All signs point to more of the same.
“This campaign is going to set the standard as the most despicable since 1988, and this year it’s both sides who are doing it,” said Tobe Berkovitz, a former Boston-based Democratic media consultant who now teaches communications at Boston University.
That was the year that President George H.W. Bush’s campaign ripped into Massachusetts Gov. Michael Dukakis, the Democratic nominee, for furloughing Willie Horton, a black inmate who terrorized a white Maryland couple while out of jail. The Bush forces had an ad suggesting a Dukakis presidency might mean that more Hortons would be free.
The rhetoric this year is approaching that level.
Earlier this month, Senate Majority Leader Harry Reid, D-Nev., claimed on the Senate floor that Romney had paid no taxes for 10 years, but Reid has offered no solid proof.
An ad by a group that backs Obama tried to link the death of a steelworker’s wife to Romney’s tenure at Bain Capital, the investment firm he co-founded. But the steelworker lost his job at the Bain-purchased Kansas City steel plant after Romney left Bain, and his wife didn’t become sick until several years later. Romney ran an ad calling the charge “disgusting.”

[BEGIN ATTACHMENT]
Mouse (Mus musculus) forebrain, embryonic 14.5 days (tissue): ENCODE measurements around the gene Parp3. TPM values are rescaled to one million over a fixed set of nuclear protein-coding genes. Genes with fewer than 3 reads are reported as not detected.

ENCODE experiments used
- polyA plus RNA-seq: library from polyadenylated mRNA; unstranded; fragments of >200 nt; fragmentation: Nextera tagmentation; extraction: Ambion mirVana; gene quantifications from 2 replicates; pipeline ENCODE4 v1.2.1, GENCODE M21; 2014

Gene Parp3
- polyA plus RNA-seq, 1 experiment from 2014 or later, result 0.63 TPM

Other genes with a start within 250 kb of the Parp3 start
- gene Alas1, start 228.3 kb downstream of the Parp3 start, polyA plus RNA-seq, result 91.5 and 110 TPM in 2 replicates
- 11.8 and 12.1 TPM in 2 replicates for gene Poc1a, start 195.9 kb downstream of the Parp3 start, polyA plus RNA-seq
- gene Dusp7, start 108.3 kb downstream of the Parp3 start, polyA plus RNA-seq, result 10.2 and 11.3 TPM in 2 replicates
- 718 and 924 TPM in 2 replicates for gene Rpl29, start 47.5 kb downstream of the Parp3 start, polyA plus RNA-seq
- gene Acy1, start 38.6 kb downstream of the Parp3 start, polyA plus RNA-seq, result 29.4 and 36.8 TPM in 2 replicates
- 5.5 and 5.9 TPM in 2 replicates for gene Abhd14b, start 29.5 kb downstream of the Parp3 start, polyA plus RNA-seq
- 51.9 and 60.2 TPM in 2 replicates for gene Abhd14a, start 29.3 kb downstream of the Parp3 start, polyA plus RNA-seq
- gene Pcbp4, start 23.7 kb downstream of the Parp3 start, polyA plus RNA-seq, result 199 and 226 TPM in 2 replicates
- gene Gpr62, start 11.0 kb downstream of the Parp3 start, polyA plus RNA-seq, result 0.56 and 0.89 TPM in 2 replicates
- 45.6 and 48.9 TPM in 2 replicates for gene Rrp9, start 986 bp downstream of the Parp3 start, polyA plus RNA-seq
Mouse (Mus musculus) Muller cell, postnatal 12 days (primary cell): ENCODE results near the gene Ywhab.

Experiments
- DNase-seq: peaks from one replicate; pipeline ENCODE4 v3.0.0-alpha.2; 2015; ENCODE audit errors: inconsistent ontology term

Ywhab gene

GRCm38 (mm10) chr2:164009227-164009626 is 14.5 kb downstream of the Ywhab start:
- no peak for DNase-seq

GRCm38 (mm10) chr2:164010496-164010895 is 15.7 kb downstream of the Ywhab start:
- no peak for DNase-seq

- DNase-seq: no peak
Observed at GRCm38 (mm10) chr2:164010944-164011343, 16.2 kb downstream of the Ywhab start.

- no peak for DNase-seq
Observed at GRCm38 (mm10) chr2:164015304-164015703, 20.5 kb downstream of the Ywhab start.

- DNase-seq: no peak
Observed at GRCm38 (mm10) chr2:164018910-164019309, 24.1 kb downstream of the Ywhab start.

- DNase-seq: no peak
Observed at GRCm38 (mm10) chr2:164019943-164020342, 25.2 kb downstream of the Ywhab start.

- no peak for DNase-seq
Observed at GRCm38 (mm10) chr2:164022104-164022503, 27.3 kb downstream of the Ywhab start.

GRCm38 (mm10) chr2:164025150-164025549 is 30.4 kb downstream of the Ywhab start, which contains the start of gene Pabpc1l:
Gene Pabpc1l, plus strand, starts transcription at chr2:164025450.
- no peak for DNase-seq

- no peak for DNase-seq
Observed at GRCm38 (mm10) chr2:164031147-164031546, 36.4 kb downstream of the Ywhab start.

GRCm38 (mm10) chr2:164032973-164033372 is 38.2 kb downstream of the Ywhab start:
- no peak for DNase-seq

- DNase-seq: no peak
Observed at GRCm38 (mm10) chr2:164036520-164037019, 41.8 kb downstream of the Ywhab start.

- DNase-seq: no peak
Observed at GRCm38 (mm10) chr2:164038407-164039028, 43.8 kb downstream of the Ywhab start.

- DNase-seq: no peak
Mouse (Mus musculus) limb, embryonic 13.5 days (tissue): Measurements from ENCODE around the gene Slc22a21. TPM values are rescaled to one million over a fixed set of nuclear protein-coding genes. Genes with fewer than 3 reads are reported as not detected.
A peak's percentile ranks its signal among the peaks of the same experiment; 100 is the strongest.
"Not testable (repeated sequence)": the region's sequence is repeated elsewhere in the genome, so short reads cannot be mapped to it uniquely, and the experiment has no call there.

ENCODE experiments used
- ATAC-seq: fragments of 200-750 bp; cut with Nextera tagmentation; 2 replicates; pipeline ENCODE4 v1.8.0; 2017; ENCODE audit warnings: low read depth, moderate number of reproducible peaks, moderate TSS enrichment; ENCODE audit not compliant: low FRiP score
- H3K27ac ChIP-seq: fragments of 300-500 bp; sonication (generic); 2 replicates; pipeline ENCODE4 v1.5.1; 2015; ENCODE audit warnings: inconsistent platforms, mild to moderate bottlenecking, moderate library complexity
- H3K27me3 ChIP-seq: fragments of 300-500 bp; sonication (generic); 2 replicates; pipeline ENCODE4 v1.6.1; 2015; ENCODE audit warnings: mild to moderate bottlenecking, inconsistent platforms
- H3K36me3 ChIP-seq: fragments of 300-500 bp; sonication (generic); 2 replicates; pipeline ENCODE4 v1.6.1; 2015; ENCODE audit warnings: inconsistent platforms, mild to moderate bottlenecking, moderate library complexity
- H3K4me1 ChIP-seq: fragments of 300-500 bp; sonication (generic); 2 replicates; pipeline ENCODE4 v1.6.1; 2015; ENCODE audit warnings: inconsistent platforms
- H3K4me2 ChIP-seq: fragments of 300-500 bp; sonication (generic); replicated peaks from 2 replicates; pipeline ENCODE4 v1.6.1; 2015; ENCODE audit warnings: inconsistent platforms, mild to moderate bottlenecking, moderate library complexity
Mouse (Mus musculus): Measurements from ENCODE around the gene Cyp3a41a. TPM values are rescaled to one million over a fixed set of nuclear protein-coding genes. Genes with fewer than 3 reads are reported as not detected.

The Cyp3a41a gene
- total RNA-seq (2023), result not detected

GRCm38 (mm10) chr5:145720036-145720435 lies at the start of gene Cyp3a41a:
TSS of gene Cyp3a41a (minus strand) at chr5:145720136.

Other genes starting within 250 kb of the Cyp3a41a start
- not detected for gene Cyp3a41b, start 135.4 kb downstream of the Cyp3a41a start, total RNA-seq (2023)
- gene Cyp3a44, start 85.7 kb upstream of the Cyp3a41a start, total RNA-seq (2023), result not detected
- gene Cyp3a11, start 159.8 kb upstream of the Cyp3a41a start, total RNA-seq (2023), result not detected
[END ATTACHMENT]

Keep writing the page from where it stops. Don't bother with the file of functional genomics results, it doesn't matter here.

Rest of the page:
The latest bout began Tuesday, when Vice President Joe Biden told a Virginia audience that Romney “is going to let the big banks once again write their own rules. Unchain Wall Street," he said, adding, "He is going to put y’all back in chains." Romney has said he wants to revamp certain regulations that affect banks and investment firms to make them more realistic.
The putative GOP nominee fired back, accusing the White House of fostering “division and anger and hate.” Obama’s allies suggested that Romney had become “unhinged.” Then Romney said Wednesday morning on CBS that Obama “seems to be running just to hang on to power. I think he’ll do anything in his power to try and get re-elected.”
Summertime demonizing is hardly a new phenomenon. In 1996, President Bill Clinton was able to define Republican challenger Bob Dole as closely tied to congressional Republicans who were falling out of public favor. Backers of President George W. Bush raised questions in 2004 about the Vietnam War service of Massachusetts Sen. John Kerry, the Democratic standard-bearer and a decorated veteran.
What’s different this year is that the rough-and-tumble of the race has come earlier and is harsher, with both sides playing largely to their bases of support. The undecided vote is seen as roughly 10 percent of the electorate, perhaps less, according to recent polling.
Said David Carney, a Republican political consultant: “It’s much easier to turn out 80 to 85 percent of your base than to convince the undecided.”